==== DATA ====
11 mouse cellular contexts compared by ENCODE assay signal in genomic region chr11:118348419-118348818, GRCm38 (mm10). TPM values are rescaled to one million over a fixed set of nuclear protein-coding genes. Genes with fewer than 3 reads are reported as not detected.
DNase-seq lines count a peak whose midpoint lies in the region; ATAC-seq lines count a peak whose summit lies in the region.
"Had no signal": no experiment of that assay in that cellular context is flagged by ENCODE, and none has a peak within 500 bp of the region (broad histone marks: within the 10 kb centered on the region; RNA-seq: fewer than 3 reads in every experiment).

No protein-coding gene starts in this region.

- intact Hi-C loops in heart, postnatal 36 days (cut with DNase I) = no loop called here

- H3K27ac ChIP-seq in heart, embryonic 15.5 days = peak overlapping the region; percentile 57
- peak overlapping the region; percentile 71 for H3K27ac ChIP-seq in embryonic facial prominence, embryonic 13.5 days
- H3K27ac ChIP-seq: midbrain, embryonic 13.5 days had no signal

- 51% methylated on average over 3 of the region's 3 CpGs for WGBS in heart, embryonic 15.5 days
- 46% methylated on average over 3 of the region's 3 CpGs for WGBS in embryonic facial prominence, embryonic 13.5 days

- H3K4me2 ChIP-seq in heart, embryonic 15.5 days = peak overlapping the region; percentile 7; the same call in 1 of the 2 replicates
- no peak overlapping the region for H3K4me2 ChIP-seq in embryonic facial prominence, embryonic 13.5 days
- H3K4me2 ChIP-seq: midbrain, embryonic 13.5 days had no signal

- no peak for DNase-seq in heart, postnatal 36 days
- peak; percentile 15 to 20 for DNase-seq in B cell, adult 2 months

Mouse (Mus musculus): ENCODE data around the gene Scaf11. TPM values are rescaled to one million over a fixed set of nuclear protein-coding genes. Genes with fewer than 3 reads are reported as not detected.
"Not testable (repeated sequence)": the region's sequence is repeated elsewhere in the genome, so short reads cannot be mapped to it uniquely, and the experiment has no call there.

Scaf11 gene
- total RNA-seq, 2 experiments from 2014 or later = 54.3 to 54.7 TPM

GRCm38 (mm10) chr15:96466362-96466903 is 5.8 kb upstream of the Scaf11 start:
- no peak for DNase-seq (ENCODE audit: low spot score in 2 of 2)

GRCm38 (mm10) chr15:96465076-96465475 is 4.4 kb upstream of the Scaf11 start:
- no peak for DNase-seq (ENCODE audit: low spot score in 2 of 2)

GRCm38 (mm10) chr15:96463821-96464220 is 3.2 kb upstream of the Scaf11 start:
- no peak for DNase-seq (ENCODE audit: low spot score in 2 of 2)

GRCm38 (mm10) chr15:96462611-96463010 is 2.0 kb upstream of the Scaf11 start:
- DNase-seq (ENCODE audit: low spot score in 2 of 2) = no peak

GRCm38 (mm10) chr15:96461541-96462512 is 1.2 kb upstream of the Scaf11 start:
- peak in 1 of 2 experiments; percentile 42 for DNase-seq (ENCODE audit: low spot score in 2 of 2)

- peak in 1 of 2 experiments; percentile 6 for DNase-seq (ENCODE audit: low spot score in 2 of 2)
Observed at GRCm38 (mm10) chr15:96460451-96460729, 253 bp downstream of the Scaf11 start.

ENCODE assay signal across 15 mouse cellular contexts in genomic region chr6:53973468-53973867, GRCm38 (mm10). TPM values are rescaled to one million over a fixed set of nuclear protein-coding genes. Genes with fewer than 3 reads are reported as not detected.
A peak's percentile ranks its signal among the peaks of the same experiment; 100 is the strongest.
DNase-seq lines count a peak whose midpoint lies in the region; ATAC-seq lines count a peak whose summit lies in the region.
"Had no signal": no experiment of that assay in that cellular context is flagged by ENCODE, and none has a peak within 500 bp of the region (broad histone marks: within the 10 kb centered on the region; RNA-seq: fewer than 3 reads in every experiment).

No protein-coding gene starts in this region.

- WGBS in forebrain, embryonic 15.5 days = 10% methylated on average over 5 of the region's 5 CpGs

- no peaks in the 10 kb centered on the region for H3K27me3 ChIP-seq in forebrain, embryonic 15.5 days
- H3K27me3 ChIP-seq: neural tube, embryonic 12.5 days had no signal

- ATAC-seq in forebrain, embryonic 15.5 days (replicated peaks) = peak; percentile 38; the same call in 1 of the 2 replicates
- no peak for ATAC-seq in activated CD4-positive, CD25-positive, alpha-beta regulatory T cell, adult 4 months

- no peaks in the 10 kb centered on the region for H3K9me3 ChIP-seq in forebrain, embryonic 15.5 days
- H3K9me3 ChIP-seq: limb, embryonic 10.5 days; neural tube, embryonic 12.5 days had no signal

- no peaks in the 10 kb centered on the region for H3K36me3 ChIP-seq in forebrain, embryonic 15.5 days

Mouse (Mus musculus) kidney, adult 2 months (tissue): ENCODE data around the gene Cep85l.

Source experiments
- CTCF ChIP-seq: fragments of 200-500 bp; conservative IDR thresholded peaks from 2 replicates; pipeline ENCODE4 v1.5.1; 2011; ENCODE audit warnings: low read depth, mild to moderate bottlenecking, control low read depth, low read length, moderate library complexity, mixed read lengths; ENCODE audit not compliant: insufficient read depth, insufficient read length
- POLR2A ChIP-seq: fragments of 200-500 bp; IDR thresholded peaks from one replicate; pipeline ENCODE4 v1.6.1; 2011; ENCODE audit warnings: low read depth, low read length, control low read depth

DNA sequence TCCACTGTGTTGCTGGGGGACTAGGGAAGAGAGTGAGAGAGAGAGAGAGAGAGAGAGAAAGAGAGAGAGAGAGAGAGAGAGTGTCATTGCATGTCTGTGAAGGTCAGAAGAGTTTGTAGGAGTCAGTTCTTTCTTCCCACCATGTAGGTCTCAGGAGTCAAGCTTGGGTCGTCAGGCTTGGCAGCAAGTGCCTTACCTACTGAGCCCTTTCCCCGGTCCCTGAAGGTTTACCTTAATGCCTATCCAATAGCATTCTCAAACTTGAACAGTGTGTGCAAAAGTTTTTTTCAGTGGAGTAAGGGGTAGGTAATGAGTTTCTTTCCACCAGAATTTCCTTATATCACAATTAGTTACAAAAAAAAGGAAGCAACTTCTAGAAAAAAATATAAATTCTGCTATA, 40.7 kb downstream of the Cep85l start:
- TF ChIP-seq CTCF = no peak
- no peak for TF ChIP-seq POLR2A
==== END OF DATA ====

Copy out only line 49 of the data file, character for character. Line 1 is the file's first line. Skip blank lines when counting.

DNA sequence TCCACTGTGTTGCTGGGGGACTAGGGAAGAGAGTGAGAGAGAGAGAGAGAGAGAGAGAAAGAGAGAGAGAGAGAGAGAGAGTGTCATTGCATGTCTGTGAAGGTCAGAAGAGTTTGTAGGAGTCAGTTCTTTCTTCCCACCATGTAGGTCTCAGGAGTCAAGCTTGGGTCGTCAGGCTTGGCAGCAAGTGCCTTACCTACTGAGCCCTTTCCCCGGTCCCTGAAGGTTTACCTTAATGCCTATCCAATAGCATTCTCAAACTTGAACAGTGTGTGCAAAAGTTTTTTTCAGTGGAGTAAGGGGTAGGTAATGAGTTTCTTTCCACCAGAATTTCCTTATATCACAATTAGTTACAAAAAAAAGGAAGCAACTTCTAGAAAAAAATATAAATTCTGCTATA, 40.7 kb downstream of the Cep85l start: